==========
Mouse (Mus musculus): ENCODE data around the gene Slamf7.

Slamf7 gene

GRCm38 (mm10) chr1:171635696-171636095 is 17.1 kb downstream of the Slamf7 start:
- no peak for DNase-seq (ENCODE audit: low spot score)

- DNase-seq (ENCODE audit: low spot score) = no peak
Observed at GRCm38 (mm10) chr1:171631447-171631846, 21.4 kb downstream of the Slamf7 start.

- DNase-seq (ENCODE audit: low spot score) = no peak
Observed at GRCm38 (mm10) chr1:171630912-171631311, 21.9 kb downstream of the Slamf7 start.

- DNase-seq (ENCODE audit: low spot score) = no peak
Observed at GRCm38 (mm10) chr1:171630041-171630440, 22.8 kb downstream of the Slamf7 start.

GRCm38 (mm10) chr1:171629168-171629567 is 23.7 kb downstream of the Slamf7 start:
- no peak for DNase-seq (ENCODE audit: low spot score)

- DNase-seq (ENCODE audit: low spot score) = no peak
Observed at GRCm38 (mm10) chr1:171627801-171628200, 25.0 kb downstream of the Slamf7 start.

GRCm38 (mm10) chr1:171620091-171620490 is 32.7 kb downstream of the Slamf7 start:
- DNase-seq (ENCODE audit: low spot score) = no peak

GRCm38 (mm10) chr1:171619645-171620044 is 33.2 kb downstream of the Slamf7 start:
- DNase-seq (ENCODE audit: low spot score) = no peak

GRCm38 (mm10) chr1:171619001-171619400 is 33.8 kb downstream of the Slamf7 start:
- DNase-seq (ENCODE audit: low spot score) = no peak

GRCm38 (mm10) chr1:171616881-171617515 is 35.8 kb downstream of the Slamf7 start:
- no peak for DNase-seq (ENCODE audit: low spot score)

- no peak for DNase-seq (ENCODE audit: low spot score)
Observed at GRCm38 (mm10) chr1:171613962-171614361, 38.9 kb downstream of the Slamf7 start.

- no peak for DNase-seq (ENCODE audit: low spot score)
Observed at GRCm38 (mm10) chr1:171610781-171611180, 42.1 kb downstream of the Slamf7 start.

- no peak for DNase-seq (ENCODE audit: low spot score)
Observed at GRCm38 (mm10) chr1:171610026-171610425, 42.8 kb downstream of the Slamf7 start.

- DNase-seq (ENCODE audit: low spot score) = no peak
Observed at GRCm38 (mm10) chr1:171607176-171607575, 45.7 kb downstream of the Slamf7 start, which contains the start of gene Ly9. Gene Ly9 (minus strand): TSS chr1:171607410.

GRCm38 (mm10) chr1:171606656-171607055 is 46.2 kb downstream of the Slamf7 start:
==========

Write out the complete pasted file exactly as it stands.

Mouse (Mus musculus): ENCODE data around the gene Slamf7.

Slamf7 gene

GRCm38 (mm10) chr1:171635696-171636095 is 17.1 kb downstream of the Slamf7 start:
- no peak for DNase-seq (ENCODE audit: low spot score)

- DNase-seq (ENCODE audit: low spot score) = no peak
Observed at GRCm38 (mm10) chr1:171631447-171631846, 21.4 kb downstream of the Slamf7 start.

- DNase-seq (ENCODE audit: low spot score) = no peak
Observed at GRCm38 (mm10) chr1:171630912-171631311, 21.9 kb downstream of the Slamf7 start.

- DNase-seq (ENCODE audit: low spot score) = no peak
Observed at GRCm38 (mm10) chr1:171630041-171630440, 22.8 kb downstream of the Slamf7 start.

GRCm38 (mm10) chr1:171629168-171629567 is 23.7 kb downstream of the Slamf7 start:
- no peak for DNase-seq (ENCODE audit: low spot score)

- DNase-seq (ENCODE audit: low spot score) = no peak
Observed at GRCm38 (mm10) chr1:171627801-171628200, 25.0 kb downstream of the Slamf7 start.

GRCm38 (mm10) chr1:171620091-171620490 is 32.7 kb downstream of the Slamf7 start:
- DNase-seq (ENCODE audit: low spot score) = no peak

GRCm38 (mm10) chr1:171619645-171620044 is 33.2 kb downstream of the Slamf7 start:
- DNase-seq (ENCODE audit: low spot score) = no peak

GRCm38 (mm10) chr1:171619001-171619400 is 33.8 kb downstream of the Slamf7 start:
- DNase-seq (ENCODE audit: low spot score) = no peak

GRCm38 (mm10) chr1:171616881-171617515 is 35.8 kb downstream of the Slamf7 start:
- no peak for DNase-seq (ENCODE audit: low spot score)

- no peak for DNase-seq (ENCODE audit: low spot score)
Observed at GRCm38 (mm10) chr1:171613962-171614361, 38.9 kb downstream of the Slamf7 start.

- no peak for DNase-seq (ENCODE audit: low spot score)
Observed at GRCm38 (mm10) chr1:171610781-171611180, 42.1 kb downstream of the Slamf7 start.

- no peak for DNase-seq (ENCODE audit: low spot score)
Observed at GRCm38 (mm10) chr1:171610026-171610425, 42.8 kb downstream of the Slamf7 start.

- DNase-seq (ENCODE audit: low spot score) = no peak
Observed at GRCm38 (mm10) chr1:171607176-171607575, 45.7 kb downstream of the Slamf7 start, which contains the start of gene Ly9. Gene Ly9 (minus strand): TSS chr1:171607410.

GRCm38 (mm10) chr1:171606656-171607055 is 46.2 kb downstream of the Slamf7 start: